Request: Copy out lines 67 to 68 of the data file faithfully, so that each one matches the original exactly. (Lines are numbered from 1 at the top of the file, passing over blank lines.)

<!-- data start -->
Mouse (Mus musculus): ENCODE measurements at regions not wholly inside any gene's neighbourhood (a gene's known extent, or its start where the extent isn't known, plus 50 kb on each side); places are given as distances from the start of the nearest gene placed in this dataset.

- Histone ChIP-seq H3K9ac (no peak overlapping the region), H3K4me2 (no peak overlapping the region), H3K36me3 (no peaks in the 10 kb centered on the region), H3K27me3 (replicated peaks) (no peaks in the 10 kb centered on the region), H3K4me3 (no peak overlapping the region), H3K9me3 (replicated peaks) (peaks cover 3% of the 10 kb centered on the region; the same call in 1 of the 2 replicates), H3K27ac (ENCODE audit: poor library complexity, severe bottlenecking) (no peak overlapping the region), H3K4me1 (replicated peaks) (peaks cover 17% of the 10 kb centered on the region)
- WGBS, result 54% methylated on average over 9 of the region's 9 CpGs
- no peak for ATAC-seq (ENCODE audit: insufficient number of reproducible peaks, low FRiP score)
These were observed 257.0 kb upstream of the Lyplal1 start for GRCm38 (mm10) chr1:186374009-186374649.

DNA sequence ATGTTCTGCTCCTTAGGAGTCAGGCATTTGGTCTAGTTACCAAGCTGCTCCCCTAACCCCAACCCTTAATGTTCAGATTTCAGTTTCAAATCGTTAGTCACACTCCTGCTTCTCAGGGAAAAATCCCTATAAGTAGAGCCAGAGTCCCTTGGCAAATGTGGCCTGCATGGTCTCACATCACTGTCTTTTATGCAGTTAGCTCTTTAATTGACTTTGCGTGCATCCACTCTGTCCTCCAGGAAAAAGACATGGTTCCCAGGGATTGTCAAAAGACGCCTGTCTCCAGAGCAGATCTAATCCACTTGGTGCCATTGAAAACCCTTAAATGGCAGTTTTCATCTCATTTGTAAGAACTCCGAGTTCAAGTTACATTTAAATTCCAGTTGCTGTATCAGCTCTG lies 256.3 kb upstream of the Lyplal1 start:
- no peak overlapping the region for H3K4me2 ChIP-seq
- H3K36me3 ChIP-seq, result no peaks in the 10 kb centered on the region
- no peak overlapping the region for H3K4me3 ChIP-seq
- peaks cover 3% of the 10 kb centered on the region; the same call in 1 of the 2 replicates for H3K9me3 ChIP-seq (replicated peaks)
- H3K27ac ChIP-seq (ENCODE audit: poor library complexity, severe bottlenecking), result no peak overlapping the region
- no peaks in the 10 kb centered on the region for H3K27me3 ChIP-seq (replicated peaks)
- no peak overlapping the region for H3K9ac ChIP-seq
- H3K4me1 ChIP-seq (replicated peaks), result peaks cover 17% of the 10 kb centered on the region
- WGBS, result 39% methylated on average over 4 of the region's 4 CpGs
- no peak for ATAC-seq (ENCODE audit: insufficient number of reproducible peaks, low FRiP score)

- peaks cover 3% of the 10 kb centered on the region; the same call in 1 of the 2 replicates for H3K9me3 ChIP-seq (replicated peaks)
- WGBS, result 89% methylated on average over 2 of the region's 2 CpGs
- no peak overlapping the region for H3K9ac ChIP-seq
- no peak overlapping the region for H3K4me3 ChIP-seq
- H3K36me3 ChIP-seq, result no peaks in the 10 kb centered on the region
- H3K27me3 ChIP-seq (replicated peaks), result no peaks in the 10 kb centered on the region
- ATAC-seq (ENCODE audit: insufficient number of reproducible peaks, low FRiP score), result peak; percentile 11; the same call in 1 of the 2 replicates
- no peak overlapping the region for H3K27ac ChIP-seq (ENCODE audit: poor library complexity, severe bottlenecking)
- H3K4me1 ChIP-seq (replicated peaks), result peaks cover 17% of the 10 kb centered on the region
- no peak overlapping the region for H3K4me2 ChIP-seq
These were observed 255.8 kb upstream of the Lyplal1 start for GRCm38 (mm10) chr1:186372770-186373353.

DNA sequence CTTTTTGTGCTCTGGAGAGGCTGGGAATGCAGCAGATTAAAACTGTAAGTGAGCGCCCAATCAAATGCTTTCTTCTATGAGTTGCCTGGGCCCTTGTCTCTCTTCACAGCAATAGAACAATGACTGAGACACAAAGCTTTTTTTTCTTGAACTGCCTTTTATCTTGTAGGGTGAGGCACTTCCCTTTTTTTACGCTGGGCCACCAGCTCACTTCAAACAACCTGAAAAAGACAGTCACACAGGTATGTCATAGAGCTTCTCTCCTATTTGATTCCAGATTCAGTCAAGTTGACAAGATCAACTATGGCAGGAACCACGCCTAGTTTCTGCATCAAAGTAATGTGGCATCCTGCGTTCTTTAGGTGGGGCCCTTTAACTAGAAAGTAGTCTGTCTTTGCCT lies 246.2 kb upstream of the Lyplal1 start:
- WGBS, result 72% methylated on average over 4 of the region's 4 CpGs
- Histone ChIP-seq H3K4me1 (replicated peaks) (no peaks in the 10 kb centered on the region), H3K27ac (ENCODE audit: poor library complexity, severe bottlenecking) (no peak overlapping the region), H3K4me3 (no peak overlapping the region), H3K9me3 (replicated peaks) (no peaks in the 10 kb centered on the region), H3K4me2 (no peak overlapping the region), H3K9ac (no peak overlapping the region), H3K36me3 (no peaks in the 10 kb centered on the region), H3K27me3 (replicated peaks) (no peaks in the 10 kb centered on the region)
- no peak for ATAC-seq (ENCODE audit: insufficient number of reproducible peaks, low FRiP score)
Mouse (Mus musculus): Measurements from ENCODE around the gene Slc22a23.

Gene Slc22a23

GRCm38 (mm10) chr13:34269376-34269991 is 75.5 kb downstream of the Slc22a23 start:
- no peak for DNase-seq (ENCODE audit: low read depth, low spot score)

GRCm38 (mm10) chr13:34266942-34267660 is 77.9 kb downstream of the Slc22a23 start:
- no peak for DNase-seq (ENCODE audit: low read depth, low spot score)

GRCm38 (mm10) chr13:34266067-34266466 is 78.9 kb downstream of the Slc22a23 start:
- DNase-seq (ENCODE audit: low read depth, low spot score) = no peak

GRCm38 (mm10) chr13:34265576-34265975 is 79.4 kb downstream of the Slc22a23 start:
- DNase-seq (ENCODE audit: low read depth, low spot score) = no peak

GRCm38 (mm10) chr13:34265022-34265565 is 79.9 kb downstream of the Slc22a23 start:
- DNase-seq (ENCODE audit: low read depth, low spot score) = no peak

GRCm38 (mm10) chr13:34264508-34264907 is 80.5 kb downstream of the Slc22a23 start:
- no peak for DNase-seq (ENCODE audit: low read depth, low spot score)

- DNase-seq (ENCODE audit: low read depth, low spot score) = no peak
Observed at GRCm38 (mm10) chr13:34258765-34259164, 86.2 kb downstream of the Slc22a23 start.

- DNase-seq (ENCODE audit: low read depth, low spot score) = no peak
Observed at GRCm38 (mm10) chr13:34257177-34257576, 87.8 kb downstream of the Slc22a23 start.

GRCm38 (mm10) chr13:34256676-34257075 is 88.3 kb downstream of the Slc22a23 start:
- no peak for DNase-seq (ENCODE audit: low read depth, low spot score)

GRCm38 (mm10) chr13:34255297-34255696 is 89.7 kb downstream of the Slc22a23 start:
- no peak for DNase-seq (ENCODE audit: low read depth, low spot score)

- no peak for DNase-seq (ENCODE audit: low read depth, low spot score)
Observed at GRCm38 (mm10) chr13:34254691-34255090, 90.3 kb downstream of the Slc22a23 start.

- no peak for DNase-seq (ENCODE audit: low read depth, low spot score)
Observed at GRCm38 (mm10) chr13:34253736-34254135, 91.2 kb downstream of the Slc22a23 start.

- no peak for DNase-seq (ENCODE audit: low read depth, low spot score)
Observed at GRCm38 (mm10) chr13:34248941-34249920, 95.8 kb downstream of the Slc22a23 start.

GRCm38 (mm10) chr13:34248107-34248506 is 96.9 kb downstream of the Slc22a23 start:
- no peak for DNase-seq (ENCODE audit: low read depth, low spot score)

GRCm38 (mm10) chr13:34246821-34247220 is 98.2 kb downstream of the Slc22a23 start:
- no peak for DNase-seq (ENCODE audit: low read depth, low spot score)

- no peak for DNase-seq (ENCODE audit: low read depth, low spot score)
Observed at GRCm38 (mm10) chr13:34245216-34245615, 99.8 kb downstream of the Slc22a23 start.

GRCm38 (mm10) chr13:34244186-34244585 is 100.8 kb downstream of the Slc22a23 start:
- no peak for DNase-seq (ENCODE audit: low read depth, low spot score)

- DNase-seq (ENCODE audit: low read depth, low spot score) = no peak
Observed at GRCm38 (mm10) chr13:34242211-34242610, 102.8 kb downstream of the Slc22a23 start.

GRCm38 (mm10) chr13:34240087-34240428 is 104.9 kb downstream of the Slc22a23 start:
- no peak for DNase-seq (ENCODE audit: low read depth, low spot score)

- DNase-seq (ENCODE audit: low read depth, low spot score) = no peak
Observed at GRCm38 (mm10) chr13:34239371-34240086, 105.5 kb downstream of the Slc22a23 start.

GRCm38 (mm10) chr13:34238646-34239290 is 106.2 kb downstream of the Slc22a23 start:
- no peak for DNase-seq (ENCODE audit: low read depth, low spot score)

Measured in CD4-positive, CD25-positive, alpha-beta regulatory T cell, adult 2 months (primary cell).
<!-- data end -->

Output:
- no peak for DNase-seq (ENCODE audit: low read depth, low spot score)

- DNase-seq (ENCODE audit: low read depth, low spot score) = no peak